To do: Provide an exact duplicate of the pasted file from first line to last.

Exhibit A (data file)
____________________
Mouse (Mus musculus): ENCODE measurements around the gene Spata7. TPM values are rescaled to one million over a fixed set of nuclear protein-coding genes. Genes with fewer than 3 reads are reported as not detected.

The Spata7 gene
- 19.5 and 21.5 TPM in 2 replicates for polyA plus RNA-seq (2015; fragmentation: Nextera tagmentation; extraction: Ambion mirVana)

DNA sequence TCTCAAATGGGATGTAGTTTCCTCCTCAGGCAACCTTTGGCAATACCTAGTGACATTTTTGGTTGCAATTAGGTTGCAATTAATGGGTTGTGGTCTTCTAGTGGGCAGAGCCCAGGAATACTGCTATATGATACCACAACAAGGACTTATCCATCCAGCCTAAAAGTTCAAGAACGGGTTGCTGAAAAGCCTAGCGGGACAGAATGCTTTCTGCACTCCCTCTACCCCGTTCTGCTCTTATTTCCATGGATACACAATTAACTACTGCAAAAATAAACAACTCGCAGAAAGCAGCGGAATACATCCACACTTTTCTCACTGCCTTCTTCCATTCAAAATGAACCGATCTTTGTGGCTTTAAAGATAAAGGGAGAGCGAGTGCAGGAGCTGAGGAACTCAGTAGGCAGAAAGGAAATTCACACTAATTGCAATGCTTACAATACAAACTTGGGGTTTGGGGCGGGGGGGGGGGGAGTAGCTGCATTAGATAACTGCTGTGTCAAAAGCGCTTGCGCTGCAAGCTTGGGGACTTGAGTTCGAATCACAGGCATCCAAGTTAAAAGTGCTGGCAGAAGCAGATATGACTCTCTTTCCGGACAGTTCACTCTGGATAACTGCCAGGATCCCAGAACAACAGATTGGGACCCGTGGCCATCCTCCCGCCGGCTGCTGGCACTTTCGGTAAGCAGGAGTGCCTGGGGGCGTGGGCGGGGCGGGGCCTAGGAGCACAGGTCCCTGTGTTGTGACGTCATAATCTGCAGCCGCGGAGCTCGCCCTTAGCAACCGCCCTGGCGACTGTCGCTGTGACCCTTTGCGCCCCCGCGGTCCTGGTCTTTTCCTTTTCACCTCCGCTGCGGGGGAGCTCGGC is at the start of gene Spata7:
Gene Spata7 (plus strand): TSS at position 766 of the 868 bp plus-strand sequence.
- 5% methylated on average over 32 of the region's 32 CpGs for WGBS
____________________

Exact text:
Mouse (Mus musculus): ENCODE measurements around the gene Spata7. TPM values are rescaled to one million over a fixed set of nuclear protein-coding genes. Genes with fewer than 3 reads are reported as not detected.

The Spata7 gene
- 19.5 and 21.5 TPM in 2 replicates for polyA plus RNA-seq (2015; fragmentation: Nextera tagmentation; extraction: Ambion mirVana)

DNA sequence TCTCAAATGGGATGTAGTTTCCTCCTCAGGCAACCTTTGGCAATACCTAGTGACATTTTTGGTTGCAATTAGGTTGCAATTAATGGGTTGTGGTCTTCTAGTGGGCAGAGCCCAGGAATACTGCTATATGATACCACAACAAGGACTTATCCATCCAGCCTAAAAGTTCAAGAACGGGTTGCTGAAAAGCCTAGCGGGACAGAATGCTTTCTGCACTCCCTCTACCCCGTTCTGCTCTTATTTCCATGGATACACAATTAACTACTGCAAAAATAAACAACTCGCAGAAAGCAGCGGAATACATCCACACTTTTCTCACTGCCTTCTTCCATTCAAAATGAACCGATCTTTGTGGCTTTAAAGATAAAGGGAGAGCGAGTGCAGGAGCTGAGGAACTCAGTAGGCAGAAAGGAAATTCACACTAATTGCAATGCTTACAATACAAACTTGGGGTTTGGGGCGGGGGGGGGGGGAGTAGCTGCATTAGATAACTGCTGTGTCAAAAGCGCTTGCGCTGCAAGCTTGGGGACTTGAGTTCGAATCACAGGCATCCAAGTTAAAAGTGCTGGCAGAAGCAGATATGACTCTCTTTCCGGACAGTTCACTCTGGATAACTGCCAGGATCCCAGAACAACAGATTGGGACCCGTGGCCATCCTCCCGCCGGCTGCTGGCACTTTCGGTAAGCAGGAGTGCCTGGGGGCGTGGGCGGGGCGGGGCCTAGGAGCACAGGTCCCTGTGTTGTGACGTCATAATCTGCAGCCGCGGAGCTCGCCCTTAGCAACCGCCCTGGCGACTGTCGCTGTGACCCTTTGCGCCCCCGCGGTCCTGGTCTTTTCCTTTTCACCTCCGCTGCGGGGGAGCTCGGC is at the start of gene Spata7:
Gene Spata7 (plus strand): TSS at position 766 of the 868 bp plus-strand sequence.
- 5% methylated on average over 32 of the region's 32 CpGs for WGBS